Specialized NICs

So far, this lesson has focused on standard network interface cards. In the majority of situations, you will be using one of these cards to connect each computer to the physical network. In reality, some situations will require the use of specialized network connections and therefore require specialized network cards. The remainder of this lesson introduces you to three varieties of these specialized cards.

Wireless NICs

Some environments require an alternative to cabled computer networking. Wireless NICs are available that support the major network operating systems. Wireless networks are discussed in detail in the next lesson.

Wireless NICs often come with many features. These include:

These NICs can be used to create an all-wireless LAN or to add wireless stations to a cabled LAN.

Usually, these NICs are used to communicate with a component called a wireless concentrator that acts as a transceiver to send and receive signals.

NOTE
A concentrator is a communications device that combines signals from multiple sources, such as terminals on a network, into one or more signals before sending them to their destination.

Fiber-Optic NICs

"Fiber to the desktop" has become a catchphrase for the computing industry. As transmission speeds increase to accommodate the bandwidth-hungry applications and multimedia data streams that are common on today's intranets, fiber-optic network cards allow direct connections to high-speed fiber-optic networks. These cards have recently become cost-competitive, and it's expected that their use will someday be commonplace.

Remote-Boot PROMs

In some environments, security is such an important consideration that workstations do not have individual floppy-disk drives. Without these, users are not able to copy information to floppy or hard disks and, therefore, cannot take any data from the worksite.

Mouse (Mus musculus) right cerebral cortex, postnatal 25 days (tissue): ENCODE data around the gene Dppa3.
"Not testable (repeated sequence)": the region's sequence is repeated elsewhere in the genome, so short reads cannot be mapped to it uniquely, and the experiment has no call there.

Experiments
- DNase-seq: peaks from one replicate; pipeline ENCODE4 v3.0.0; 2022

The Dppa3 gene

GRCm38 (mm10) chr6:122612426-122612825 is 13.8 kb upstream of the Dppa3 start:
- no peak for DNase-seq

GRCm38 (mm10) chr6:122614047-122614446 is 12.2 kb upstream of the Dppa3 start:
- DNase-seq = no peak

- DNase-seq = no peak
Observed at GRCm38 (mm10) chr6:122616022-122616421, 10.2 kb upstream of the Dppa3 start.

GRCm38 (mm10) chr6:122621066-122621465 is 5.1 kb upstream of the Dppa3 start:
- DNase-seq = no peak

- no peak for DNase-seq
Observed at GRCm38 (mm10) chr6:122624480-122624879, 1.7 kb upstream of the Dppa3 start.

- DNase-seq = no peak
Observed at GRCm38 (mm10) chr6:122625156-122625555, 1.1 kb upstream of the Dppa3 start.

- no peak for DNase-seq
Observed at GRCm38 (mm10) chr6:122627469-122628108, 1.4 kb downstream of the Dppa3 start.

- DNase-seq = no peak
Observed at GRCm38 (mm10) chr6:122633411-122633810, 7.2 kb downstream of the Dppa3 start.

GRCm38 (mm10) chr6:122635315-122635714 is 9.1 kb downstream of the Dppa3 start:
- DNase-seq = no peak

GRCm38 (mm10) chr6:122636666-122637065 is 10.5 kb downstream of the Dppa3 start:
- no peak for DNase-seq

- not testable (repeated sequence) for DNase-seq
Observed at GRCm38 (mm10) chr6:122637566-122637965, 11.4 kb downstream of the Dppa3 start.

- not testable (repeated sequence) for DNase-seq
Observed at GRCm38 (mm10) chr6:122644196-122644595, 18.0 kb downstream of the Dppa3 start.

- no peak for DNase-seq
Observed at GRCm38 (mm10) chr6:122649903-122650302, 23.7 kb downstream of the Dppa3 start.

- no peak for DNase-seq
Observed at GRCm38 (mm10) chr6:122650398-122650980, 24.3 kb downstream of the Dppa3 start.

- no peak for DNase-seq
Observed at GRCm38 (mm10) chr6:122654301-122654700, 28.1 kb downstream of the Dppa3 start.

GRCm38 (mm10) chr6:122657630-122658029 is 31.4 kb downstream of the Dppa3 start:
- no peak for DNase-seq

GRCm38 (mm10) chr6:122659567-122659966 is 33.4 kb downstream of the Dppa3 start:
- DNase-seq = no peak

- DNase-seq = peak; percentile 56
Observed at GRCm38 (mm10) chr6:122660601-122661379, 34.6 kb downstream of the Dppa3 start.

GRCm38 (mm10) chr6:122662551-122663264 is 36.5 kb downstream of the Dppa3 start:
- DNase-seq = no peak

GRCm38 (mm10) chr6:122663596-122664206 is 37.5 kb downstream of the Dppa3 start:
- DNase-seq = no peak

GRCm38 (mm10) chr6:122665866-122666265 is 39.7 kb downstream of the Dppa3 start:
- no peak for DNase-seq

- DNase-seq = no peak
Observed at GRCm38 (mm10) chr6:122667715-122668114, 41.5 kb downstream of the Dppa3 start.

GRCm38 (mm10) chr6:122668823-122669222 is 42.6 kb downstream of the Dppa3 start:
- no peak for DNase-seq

However, because computers normally start from either a floppy or a hard disk, there has to be another source for the software that initially starts (boots) the computer and connects it to a network. In these environments, the NIC can be equipped with a special chip called a remote-boot PROM (programmable read-only memory) that contains the hardwired code that starts the computer and connects the user to the network.

With remote-boot PROMs, diskless workstations can join the network when they start.

Lesson Summary

The following points summarize the main elements of this lesson: A network's performance is only as good as its weakest link. Many aspects of a NIC can either enhance or restrict the performance of the network. Be careful when selecting an economical card; it just might become the limiting factor in your network's performance.


Exercise 2.2: Troubleshooting Problem

Listed below are questions you need to ask regarding cabling and network interface cards when you are troubleshooting a variety of network problems. Use them to help you troubleshoot the problem that follows.

Background Information

The first troubleshooting question should always be: The next question should be:

The Problem

Refer back to the questions to arrive at possible causes of the situation described below. Remember that there can be more than one cause and solution.

You have a 20-user, thinnet, coaxial bus network that has been in use for about a year. Three new client computers are going to be added to the network. Your vendor installed the new computers over the weekend, but when you came in Monday morning, nobody could access the server.

  1. List two things that could cause the network not to function.
NOTE
The answers identify some of the potential causes of the problem, but the list is not exhaustive. Even if the answers you have written down are not listed, they might still be correct.
  1. What could you do to resolve each of the two possible causes you listed above?
  2. How would each of your solutions repair the problems you identified (assuming that they are able to repair the problems)?
Answers